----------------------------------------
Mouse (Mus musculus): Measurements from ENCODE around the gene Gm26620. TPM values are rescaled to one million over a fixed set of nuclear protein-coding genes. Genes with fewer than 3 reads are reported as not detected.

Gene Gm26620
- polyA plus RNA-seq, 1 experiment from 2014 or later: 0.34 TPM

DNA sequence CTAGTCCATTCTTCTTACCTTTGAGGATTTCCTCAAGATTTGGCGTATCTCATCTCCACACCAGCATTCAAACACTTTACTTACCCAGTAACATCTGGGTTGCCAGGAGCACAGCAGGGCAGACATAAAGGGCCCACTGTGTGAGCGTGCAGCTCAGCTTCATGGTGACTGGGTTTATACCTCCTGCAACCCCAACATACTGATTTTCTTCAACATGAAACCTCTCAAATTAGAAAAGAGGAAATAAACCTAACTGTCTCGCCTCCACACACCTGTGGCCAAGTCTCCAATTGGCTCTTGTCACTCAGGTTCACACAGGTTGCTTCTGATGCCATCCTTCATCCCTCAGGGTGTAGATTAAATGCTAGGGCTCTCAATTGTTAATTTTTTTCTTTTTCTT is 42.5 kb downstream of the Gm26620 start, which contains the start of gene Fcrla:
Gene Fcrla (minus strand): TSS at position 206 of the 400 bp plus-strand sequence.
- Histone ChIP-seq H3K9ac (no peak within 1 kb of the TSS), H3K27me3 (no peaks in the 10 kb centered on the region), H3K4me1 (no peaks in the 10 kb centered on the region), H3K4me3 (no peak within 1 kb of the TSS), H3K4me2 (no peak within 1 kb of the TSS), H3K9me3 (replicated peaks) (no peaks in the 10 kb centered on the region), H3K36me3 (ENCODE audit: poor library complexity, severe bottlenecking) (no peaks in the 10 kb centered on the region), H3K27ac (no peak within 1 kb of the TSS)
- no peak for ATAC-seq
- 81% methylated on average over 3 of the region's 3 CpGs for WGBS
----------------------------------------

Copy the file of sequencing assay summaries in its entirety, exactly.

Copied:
Mouse (Mus musculus): Measurements from ENCODE around the gene Gm26620. TPM values are rescaled to one million over a fixed set of nuclear protein-coding genes. Genes with fewer than 3 reads are reported as not detected.

Gene Gm26620
- polyA plus RNA-seq, 1 experiment from 2014 or later: 0.34 TPM

DNA sequence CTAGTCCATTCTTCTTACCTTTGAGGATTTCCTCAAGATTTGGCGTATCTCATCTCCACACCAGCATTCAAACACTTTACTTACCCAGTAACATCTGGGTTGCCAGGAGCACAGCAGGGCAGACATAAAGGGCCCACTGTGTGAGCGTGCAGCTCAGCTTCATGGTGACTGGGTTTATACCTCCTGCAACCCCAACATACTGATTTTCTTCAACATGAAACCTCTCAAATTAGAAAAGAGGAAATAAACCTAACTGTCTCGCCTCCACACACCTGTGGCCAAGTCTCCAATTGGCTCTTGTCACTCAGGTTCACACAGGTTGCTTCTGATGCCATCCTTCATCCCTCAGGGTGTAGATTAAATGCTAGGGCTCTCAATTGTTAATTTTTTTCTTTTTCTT is 42.5 kb downstream of the Gm26620 start, which contains the start of gene Fcrla:
Gene Fcrla (minus strand): TSS at position 206 of the 400 bp plus-strand sequence.
- Histone ChIP-seq H3K9ac (no peak within 1 kb of the TSS), H3K27me3 (no peaks in the 10 kb centered on the region), H3K4me1 (no peaks in the 10 kb centered on the region), H3K4me3 (no peak within 1 kb of the TSS), H3K4me2 (no peak within 1 kb of the TSS), H3K9me3 (replicated peaks) (no peaks in the 10 kb centered on the region), H3K36me3 (ENCODE audit: poor library complexity, severe bottlenecking) (no peaks in the 10 kb centered on the region), H3K27ac (no peak within 1 kb of the TSS)
- no peak for ATAC-seq
- 81% methylated on average over 3 of the region's 3 CpGs for WGBS